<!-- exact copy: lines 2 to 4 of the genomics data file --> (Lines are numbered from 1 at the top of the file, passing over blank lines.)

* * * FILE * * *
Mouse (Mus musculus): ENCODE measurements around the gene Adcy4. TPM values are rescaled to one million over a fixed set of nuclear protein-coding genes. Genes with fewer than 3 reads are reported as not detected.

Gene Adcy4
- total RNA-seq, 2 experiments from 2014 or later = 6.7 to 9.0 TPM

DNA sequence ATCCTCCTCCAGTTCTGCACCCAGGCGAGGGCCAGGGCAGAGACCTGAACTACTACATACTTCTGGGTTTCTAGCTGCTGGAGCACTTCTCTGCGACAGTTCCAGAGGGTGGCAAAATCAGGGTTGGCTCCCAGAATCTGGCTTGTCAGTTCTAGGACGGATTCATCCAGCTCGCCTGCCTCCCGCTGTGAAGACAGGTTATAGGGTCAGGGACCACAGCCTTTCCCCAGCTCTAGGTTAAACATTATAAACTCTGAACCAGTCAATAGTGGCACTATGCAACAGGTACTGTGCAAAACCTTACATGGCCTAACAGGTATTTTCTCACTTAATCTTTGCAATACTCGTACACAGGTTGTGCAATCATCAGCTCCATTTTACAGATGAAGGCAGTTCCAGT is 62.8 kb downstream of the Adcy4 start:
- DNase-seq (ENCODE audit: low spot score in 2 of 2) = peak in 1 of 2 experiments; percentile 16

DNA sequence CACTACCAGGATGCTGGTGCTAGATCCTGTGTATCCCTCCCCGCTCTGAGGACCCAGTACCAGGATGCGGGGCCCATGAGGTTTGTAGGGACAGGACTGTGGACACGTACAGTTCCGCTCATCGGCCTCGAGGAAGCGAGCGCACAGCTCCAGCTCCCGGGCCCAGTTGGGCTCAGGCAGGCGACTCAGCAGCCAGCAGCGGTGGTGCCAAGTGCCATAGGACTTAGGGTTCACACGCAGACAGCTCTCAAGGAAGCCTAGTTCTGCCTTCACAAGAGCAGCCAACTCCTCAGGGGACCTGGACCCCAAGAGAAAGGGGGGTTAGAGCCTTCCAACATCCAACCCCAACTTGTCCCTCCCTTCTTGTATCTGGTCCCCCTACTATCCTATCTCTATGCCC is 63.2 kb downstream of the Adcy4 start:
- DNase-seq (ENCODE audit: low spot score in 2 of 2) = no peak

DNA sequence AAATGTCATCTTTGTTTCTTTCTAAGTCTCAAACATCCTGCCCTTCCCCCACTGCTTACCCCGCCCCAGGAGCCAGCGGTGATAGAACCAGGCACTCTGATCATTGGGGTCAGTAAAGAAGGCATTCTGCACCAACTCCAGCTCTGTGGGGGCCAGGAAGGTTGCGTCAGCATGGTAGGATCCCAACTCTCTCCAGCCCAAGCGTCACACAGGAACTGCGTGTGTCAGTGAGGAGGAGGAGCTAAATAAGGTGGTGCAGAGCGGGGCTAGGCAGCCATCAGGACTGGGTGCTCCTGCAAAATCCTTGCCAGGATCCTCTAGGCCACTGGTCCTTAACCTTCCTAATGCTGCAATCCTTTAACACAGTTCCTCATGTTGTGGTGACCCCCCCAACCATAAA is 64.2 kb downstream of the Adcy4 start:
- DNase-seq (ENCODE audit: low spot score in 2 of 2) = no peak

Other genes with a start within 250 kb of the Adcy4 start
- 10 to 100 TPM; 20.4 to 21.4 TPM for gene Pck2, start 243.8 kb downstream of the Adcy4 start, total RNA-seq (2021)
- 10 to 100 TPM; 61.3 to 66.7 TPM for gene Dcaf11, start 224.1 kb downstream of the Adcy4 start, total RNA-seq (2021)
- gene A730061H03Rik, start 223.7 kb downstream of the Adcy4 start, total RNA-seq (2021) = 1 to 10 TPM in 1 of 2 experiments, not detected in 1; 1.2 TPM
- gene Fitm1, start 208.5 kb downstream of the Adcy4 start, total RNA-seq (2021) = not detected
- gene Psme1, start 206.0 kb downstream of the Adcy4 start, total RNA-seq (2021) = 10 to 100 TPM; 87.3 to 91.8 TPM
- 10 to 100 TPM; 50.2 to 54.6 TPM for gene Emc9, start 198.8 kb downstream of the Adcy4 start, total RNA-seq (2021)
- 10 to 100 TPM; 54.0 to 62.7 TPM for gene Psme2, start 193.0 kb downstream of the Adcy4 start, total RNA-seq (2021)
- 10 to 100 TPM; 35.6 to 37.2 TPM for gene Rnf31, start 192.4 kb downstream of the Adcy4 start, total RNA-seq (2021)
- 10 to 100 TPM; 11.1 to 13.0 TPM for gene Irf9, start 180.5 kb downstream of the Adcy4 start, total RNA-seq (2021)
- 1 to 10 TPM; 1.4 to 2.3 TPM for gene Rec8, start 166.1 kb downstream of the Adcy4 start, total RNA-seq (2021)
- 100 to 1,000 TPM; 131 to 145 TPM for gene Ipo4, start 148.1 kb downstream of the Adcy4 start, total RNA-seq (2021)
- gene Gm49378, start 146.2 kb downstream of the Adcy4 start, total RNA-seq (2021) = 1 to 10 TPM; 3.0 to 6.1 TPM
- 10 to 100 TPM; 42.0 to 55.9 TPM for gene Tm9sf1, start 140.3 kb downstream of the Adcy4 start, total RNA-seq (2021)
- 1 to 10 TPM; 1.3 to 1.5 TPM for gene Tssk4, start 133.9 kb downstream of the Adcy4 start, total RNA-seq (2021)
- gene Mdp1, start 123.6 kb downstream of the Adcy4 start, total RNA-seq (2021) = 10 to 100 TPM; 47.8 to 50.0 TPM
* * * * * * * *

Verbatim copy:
Gene Adcy4
- total RNA-seq, 2 experiments from 2014 or later = 6.7 to 9.0 TPM

DNA sequence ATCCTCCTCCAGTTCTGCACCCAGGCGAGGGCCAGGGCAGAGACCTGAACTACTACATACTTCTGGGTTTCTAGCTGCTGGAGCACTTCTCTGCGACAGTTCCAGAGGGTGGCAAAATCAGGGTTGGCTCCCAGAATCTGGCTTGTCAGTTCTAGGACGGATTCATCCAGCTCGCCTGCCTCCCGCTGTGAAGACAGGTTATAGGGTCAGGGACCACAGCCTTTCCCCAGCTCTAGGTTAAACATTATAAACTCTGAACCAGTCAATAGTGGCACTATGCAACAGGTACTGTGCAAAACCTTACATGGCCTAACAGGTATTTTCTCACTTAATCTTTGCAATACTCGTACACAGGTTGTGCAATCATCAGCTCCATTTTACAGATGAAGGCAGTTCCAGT is 62.8 kb downstream of the Adcy4 start: